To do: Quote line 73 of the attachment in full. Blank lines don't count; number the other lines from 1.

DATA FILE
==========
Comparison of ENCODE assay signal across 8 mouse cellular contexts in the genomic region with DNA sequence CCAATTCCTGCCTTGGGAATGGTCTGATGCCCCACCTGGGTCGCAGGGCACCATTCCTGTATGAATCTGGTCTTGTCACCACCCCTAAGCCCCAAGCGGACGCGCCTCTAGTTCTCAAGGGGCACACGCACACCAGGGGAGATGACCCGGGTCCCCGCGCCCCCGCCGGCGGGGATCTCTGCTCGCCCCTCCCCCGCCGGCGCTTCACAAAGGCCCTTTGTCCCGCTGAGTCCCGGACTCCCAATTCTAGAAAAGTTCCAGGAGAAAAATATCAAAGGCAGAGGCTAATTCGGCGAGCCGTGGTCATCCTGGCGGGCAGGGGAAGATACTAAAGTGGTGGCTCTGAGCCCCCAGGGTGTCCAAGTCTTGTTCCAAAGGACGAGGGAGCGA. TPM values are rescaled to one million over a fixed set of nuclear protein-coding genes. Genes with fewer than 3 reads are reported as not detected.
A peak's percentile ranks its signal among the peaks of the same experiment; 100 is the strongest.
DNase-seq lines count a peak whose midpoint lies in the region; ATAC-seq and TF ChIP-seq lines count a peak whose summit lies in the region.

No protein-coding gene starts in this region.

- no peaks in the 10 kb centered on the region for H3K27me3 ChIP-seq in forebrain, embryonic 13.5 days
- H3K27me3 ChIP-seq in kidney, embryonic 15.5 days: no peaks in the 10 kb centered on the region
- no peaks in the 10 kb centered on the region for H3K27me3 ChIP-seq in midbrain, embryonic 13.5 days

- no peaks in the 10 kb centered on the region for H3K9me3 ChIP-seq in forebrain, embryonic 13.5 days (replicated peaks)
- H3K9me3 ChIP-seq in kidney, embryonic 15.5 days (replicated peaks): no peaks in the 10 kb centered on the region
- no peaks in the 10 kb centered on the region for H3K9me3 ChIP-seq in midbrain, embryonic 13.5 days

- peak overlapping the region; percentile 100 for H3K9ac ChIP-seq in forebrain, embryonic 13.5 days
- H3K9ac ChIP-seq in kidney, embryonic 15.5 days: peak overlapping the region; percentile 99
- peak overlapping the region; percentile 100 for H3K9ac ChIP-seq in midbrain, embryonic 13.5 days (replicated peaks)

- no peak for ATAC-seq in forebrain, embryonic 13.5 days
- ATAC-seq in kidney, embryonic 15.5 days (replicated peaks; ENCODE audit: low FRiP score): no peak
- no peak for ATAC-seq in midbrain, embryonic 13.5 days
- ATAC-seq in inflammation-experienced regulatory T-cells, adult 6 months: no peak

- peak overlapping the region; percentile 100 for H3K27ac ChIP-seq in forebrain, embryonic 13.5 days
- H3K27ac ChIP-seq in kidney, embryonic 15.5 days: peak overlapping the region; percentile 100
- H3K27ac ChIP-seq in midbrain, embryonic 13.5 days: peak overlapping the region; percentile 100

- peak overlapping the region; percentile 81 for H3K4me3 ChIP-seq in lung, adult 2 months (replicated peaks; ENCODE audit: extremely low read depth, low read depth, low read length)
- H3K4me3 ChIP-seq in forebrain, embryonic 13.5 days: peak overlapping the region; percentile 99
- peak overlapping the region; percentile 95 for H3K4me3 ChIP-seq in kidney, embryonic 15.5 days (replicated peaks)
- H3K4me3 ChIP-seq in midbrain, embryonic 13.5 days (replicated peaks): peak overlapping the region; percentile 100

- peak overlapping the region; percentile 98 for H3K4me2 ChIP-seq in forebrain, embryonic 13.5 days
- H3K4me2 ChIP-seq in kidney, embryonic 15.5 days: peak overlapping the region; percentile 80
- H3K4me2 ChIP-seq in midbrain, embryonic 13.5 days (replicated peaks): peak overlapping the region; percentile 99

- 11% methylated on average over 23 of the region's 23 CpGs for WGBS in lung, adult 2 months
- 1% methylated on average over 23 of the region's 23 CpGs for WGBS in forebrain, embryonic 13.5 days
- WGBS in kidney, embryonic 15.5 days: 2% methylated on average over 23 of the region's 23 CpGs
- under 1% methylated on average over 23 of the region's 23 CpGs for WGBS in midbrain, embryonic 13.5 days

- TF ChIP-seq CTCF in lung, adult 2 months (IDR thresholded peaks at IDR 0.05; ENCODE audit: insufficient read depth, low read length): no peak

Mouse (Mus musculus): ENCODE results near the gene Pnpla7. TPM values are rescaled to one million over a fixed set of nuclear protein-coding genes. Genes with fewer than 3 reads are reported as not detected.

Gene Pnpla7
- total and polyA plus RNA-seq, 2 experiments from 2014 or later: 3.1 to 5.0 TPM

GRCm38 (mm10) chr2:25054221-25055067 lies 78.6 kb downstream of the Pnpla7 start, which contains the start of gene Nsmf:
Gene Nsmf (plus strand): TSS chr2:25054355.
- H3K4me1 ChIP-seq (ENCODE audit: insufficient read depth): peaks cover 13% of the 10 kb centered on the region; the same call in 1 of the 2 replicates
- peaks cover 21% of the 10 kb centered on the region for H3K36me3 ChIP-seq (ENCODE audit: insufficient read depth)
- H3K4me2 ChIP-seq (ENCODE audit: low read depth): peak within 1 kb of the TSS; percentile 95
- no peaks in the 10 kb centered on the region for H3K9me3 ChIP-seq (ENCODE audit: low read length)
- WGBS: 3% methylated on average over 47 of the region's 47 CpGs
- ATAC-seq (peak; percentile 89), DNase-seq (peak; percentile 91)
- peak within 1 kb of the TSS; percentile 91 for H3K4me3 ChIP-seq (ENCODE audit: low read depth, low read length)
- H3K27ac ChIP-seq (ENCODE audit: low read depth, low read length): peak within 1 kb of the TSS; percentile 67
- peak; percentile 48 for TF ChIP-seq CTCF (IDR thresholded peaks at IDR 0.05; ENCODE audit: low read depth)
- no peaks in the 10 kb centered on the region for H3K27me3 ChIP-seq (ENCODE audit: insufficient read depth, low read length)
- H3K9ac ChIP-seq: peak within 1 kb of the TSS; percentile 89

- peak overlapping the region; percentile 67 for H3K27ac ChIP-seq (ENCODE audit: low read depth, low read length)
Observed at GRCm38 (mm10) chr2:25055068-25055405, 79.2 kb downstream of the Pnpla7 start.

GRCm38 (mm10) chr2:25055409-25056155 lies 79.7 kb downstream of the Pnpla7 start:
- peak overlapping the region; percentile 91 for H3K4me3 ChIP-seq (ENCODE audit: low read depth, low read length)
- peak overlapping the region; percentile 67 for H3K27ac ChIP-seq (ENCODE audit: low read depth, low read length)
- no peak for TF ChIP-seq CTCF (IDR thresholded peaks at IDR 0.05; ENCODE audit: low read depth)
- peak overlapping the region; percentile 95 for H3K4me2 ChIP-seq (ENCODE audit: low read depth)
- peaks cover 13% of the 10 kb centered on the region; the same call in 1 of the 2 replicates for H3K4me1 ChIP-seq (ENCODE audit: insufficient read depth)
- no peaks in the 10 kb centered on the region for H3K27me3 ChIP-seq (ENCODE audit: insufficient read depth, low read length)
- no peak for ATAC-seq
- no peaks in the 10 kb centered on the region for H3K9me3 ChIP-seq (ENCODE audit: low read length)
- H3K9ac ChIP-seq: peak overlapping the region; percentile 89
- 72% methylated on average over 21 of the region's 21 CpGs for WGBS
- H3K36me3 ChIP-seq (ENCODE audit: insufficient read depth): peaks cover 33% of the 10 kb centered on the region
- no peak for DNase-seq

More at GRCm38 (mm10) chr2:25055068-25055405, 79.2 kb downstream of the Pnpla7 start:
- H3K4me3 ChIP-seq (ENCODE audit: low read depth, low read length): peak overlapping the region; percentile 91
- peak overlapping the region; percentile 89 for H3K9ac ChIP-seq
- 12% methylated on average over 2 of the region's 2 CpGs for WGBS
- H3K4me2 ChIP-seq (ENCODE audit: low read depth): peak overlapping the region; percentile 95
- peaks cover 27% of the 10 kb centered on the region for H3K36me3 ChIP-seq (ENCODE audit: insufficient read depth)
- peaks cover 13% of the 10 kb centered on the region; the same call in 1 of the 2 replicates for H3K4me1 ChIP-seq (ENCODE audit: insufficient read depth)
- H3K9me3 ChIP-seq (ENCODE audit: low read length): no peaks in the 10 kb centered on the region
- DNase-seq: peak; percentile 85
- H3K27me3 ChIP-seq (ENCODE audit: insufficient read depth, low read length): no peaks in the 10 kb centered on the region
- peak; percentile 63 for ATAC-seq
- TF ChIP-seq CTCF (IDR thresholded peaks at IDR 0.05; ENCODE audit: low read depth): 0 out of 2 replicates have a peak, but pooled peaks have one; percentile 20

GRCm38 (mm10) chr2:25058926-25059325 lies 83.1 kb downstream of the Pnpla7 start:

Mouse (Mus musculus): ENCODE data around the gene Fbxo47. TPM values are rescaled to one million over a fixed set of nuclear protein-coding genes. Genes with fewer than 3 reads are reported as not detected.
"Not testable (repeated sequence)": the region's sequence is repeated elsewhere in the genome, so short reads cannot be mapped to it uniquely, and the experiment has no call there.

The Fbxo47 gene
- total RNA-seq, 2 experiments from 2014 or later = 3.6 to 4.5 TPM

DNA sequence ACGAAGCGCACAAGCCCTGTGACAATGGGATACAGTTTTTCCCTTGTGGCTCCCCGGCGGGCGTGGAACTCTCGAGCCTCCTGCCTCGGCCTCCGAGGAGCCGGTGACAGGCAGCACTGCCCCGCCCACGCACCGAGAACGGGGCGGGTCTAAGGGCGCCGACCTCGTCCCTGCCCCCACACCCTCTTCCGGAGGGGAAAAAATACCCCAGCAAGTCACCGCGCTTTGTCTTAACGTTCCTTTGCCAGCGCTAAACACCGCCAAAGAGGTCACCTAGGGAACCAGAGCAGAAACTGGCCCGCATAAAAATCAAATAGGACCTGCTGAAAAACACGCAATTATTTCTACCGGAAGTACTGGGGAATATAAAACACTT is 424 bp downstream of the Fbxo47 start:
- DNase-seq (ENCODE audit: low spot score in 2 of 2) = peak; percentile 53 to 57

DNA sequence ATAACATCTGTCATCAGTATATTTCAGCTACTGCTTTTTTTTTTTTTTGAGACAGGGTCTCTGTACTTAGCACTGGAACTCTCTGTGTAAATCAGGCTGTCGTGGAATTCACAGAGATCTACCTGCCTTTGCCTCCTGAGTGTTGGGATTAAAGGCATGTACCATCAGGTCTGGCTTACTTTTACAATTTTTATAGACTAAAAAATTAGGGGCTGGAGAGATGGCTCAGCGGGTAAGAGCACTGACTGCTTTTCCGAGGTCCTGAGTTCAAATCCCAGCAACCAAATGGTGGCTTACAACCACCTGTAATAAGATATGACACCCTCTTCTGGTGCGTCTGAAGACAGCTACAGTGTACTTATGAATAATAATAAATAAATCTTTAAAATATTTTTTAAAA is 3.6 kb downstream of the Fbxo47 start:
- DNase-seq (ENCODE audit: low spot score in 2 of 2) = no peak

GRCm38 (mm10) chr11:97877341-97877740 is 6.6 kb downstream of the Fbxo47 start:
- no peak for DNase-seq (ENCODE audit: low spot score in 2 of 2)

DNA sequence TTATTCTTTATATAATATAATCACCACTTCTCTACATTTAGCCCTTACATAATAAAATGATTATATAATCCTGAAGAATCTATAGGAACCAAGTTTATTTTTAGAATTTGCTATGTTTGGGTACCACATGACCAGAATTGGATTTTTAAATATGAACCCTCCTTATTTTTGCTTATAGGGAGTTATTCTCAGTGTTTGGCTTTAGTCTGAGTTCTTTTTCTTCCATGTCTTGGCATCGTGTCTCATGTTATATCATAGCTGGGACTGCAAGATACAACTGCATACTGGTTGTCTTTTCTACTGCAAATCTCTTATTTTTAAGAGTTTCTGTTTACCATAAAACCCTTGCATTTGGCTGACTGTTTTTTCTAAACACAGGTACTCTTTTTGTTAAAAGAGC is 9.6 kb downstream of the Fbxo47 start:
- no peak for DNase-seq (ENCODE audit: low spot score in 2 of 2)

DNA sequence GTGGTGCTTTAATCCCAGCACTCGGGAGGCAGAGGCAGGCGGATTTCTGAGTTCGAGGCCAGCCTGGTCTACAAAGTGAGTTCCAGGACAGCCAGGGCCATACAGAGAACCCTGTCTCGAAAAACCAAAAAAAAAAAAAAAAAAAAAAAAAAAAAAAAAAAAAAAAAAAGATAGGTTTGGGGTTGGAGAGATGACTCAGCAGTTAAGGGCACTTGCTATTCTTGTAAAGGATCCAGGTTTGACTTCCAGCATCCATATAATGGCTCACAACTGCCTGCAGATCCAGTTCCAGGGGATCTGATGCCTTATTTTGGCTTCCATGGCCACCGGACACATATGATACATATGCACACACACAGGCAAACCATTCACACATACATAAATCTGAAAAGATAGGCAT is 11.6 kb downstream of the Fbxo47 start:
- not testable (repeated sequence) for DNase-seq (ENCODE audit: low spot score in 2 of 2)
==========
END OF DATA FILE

- H3K27me3 ChIP-seq (ENCODE audit: insufficient read depth, low read length): no peaks in the 10 kb centered on the region